The Duke is playing in theatres nationwide now.
The story of The Duke is innately simple and yet surprisingly unbelievable: ‘what if your grandfather stole the Mona Lisa?’ Roger Michell’s final feature follows the real-life story of Kempton Bunton, played by the British institution that is Jim Broadbent, an elder-in-revolt, amateur scriptwriter and dedicated campaigner for social justice, petitioning for free TV licenses for the elderly and veterans amongst other causes. Bunton’s political activism is much to the delight of his son Jackie (Fionn Whitehead) and wife Dorothy (Helen Mirren), who would rather fade away into obscurity. There is evident unspoken tension at the heart of their marriage from their daughter’s tragic demise.
Broadbent’s Bunton feels as though he’s leapt out of a Beano comic – the chaotic rebel with a heart of gold, a Geordie Robin Hood dedicating himself to helping those the government has left behind. He emits such a sweetly charming demeanour, and the Buntonian philosophy that’s weaved throughout feels like lessons your grandfather would bestow upon you. Broadbent, Mirren and Whitehead make a wonderful family, quintessentially British in their quibble and fights, made up for with peace offerings of cuppas and ginger biscuits. Broadbent and Mirren’s Kenton and Dorothy couldn’t be better matched. One is outwardly charismatic if not slightly barmy, whilst the other operates as a bristly foil who invites audience empathy, even in their more temperamental moments.
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The Duke flows marvellously – its three-act structure set around the classic heist, with The Set-Up, The Escape, and The Aftermath. This traditional structure is fortified by integrating technically creative touches such as splicing Broadbent into vintage London footage during his theft of Goya’s painting from The National Gallery, instilling The Duke with a classic and timeless quality. Its upbeat tone helps us feel the film itself has been stolen and transported to our modern day. There’s an endearing optimism to The Duke that comes entirely from the real-life figure himself. Here Bunton’s dedication to social causes and upholding the common good is the lifeforce that threads through Broadbent’s portrayal.
Despite the rallying cry of optimism, The Duke carefully ensures it never overflows into twee territory. Here Bunton’s defence of a Pakistani co-worker does little in the moment. Still, his appearance at Kempton’s trial later underlines the significance of such an action on the worker and the importance of doing something right even if it feels like nothing will come of it. Likewise, Michell’s work is twinged with a touch of melancholy. There’s a poignant sadness to the Bunton family through the loss of their daughter and a dichotomy in how Kempton and Dorothy have responded to this tragedy. One wishes to talk and air their grief while the other locks it up from prying eyes. This unspoken rift between the pair is the source of The Duke’s most tender moments.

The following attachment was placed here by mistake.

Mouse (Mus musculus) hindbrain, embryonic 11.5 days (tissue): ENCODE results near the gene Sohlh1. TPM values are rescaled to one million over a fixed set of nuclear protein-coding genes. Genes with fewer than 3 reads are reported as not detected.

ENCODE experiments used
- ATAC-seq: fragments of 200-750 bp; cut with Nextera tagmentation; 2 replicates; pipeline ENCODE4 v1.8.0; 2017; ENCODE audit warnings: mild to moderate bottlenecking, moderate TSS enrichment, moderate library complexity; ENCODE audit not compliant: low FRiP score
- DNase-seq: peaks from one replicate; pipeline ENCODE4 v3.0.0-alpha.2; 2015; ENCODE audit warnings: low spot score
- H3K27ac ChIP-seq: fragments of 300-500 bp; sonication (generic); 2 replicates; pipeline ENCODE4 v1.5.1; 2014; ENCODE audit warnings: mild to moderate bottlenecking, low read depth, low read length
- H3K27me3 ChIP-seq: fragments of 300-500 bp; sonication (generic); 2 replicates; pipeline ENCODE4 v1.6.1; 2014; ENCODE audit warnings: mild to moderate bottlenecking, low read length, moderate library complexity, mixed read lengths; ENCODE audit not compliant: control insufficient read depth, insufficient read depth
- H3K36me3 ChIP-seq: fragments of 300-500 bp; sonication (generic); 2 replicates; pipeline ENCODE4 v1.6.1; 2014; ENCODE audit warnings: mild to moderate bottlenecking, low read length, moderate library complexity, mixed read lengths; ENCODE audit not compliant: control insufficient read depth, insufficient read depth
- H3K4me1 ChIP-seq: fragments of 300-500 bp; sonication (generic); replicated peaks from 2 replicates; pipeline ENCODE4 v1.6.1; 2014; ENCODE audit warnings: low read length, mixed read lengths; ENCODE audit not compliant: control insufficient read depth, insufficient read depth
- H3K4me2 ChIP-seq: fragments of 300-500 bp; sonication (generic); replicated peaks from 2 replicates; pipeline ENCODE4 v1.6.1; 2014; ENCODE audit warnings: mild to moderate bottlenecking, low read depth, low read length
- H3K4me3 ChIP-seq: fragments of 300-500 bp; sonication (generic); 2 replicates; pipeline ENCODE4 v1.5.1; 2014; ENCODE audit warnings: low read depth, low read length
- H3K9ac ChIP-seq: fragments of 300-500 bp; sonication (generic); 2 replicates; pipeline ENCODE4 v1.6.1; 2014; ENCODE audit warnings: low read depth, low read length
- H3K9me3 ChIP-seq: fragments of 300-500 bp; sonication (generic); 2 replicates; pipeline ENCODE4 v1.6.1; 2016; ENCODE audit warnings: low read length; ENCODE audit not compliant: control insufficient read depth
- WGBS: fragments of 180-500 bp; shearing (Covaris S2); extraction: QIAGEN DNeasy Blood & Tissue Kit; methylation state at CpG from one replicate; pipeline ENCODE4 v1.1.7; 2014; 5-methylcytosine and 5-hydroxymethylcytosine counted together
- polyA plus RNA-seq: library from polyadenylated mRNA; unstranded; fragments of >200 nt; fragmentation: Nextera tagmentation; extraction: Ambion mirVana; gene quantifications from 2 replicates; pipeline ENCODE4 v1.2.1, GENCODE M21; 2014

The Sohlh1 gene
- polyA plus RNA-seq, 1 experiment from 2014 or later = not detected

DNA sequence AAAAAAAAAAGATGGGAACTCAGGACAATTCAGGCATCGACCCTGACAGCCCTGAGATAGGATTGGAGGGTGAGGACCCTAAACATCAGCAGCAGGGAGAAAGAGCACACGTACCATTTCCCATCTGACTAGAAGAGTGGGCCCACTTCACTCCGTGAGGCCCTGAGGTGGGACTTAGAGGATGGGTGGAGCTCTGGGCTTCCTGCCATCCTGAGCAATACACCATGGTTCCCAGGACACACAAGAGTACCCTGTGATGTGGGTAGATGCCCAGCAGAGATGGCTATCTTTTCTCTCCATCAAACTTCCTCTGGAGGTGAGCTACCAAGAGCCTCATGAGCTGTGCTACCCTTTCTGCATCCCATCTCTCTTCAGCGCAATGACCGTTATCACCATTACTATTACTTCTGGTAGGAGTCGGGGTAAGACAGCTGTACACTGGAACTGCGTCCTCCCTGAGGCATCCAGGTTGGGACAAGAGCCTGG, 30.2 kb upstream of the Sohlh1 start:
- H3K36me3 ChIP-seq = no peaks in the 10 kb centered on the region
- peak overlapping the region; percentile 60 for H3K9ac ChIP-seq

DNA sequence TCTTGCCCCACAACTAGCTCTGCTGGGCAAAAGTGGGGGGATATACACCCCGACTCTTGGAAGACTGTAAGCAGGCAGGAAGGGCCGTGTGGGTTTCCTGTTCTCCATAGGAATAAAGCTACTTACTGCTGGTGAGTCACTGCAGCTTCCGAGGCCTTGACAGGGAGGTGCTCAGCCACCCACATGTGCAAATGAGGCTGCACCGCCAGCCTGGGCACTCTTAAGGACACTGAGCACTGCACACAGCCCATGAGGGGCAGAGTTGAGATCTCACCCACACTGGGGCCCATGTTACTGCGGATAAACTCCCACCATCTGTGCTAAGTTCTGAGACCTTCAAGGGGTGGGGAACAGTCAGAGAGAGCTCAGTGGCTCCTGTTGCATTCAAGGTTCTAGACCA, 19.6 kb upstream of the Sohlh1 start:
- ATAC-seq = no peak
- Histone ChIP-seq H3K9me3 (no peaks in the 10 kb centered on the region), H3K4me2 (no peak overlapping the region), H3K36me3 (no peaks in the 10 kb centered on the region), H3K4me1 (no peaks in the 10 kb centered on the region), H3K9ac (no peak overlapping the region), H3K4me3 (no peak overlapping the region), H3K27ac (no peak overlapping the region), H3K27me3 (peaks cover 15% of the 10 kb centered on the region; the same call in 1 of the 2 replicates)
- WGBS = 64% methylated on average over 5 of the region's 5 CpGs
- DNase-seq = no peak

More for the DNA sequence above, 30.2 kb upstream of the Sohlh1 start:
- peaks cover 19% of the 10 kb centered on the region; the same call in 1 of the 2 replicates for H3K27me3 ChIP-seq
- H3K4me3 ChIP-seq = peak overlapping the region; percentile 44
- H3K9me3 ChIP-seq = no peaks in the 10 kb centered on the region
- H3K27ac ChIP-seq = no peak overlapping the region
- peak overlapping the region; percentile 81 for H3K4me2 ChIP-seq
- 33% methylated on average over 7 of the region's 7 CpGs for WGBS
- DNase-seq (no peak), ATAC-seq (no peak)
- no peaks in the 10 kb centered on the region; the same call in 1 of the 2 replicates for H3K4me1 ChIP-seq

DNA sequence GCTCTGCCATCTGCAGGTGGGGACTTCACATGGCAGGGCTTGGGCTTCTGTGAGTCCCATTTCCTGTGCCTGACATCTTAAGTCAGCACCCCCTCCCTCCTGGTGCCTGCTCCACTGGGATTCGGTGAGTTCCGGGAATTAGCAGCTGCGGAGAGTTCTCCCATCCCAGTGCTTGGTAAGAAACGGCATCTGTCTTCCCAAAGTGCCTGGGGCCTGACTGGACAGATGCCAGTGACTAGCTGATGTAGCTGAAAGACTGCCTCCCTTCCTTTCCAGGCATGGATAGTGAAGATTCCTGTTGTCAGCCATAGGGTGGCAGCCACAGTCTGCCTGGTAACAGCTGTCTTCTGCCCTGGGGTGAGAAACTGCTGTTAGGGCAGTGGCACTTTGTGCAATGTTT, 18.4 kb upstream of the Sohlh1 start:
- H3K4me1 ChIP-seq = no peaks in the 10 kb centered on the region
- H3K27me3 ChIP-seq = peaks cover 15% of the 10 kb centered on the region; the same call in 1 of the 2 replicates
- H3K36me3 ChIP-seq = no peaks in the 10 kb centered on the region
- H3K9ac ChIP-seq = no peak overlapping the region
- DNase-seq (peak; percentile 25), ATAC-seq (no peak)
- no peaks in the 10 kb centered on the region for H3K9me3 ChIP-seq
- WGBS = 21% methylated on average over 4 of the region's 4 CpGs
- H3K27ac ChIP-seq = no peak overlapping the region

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The Duke feels like a comical spin on the typical British caper of the 1950s and 1960s, echoing The Ladykillers and The Italian Job in its innately British witticisms, often fired straight from Bunton’s mouth to all who will listen. He treats courtrooms like a comedy club and rarely falters in his cheery, uplifting disposition.
Bunton’s story is extraordinarily sensational, to the point of disbelief. Maybe that’s why it’s the perfect story for our current time. After all, even in the most impossible of odds, there is the chance for goodness to prevail over institutions such as our government if we believe in each other and band together over a shared faith in what is right. When our morale in government, and perhaps our nation as a whole, is at an all-time low, stories like Bunton’s feel like rich artefacts that remind us that there is power in the individual’s actions.
Roger Michell’s final feature is a touching swan song to his career: a remarkably intelligent script with impeccable direction that never, ever, falters from its cheerful optimism. This film is the warm embrace that this country needs right now, the whisper of a grandfather’s stories in your ear, terrifically comforting and ridiculously charming.
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Roger Michell’s final feature is a touching swan song to his career: a remarkably intelligent script with impeccable direction that never, ever, falters from its cheerful optimism.